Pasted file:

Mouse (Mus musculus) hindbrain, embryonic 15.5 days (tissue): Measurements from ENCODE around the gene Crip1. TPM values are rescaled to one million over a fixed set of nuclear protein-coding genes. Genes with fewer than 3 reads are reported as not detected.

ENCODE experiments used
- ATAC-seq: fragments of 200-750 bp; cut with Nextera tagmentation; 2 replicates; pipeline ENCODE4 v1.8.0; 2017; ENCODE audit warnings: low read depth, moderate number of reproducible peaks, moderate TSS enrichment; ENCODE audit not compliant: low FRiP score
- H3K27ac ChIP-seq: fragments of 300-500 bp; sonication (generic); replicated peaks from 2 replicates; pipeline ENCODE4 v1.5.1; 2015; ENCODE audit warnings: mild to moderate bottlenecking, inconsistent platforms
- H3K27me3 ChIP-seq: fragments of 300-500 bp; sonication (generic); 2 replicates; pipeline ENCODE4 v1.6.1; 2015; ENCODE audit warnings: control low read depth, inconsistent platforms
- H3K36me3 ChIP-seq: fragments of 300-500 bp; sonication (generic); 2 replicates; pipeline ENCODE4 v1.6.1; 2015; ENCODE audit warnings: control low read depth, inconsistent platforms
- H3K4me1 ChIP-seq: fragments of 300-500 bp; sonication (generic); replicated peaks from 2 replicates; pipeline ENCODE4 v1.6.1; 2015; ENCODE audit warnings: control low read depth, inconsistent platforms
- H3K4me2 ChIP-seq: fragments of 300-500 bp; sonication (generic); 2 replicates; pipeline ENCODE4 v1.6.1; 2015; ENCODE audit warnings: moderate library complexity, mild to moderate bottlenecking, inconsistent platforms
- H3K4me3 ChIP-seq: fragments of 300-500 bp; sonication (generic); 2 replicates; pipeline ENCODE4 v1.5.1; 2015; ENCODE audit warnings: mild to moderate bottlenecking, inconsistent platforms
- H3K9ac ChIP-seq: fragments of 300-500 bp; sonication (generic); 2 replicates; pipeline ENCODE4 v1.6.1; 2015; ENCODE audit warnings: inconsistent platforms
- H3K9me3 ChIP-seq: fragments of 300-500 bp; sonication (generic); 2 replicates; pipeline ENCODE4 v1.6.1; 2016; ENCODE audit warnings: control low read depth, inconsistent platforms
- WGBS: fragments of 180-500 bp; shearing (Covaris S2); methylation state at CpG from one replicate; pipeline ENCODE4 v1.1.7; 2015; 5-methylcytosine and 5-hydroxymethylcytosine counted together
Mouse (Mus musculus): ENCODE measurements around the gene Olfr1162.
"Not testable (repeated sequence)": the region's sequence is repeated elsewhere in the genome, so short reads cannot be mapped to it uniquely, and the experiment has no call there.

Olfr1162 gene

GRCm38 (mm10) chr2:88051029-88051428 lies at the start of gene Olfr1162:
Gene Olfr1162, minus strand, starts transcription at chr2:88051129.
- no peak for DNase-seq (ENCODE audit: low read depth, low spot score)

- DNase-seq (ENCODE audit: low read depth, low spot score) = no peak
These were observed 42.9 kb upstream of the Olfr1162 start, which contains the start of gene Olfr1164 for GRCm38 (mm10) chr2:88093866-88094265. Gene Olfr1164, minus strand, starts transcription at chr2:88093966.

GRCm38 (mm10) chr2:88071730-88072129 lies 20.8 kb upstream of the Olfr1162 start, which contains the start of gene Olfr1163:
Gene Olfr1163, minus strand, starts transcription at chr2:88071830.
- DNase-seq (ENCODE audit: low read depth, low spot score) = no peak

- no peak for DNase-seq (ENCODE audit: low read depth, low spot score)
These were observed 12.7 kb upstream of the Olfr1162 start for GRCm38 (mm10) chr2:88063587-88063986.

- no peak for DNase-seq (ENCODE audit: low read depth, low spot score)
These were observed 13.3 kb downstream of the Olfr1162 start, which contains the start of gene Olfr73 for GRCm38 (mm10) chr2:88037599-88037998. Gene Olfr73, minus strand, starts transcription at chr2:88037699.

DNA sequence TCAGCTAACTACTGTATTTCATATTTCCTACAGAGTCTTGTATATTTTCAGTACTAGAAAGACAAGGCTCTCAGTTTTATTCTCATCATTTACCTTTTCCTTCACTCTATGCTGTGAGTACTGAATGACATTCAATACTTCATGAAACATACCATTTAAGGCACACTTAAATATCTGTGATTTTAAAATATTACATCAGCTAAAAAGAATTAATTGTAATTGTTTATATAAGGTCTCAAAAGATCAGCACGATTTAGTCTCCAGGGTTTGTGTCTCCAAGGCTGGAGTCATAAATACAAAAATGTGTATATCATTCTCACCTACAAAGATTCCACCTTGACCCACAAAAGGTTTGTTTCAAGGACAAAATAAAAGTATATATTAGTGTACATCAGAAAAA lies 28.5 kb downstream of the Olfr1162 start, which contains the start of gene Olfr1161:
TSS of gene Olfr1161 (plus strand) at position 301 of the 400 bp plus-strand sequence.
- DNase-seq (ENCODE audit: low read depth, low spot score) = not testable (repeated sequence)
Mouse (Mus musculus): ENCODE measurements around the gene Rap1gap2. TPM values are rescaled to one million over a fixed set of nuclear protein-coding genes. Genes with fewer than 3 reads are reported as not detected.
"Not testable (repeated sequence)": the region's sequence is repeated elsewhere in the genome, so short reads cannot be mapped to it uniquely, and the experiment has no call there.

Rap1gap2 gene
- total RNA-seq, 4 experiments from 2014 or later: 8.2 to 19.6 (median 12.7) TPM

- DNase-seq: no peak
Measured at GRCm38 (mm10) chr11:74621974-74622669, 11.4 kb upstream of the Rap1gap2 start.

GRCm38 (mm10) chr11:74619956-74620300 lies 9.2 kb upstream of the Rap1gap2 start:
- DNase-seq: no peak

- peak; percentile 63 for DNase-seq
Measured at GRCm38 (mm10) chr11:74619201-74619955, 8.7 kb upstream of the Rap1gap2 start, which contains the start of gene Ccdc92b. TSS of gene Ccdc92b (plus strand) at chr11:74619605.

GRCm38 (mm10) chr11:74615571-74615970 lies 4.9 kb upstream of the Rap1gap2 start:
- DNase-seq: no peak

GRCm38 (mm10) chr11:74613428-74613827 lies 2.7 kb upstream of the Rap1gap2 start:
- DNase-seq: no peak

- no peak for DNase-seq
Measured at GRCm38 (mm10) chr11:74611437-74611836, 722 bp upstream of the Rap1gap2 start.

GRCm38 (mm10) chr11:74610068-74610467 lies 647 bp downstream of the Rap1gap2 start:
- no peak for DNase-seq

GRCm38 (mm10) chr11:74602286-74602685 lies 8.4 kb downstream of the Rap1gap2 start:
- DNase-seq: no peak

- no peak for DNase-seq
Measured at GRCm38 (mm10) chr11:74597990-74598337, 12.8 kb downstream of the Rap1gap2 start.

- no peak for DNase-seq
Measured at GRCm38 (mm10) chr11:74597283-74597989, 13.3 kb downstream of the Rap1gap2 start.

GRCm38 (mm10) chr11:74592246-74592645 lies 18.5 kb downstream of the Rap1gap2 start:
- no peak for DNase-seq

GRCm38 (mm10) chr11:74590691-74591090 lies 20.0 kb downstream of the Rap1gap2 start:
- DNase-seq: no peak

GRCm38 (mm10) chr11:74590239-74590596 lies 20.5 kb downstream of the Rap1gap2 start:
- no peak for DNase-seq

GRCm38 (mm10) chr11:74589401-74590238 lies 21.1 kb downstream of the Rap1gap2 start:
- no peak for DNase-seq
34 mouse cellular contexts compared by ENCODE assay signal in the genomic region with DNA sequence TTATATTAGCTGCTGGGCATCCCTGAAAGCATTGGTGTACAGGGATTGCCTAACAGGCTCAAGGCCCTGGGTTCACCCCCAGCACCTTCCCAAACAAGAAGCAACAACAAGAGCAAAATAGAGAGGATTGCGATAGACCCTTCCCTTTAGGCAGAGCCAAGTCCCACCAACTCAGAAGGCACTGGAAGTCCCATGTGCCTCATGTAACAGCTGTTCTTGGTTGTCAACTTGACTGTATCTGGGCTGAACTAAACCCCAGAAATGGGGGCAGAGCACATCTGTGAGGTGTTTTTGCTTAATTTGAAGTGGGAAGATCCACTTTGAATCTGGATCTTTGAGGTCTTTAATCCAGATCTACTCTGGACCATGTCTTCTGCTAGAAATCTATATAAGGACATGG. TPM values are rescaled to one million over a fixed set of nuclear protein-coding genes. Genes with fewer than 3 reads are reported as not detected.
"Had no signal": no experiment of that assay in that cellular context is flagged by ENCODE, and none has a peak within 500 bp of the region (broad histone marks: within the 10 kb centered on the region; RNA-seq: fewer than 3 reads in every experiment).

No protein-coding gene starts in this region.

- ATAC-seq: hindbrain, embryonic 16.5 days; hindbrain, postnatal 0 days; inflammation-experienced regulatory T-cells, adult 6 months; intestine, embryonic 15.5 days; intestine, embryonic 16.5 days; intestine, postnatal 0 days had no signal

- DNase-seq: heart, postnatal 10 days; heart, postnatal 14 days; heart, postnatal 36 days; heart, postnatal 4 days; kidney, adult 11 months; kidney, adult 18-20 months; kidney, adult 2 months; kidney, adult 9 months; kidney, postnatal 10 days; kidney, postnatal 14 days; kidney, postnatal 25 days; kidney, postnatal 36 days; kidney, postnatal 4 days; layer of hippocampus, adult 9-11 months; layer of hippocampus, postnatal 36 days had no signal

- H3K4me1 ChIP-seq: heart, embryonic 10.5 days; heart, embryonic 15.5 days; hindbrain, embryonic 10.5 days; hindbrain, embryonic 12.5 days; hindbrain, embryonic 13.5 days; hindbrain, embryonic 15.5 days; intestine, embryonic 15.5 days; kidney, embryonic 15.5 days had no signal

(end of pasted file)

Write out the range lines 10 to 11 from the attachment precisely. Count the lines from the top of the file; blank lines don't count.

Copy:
- H3K9ac ChIP-seq: fragments of 300-500 bp; sonication (generic); 2 replicates; pipeline ENCODE4 v1.6.1; 2015; ENCODE audit warnings: inconsistent platforms
- H3K9me3 ChIP-seq: fragments of 300-500 bp; sonication (generic); 2 replicates; pipeline ENCODE4 v1.6.1; 2016; ENCODE audit warnings: control low read depth, inconsistent platforms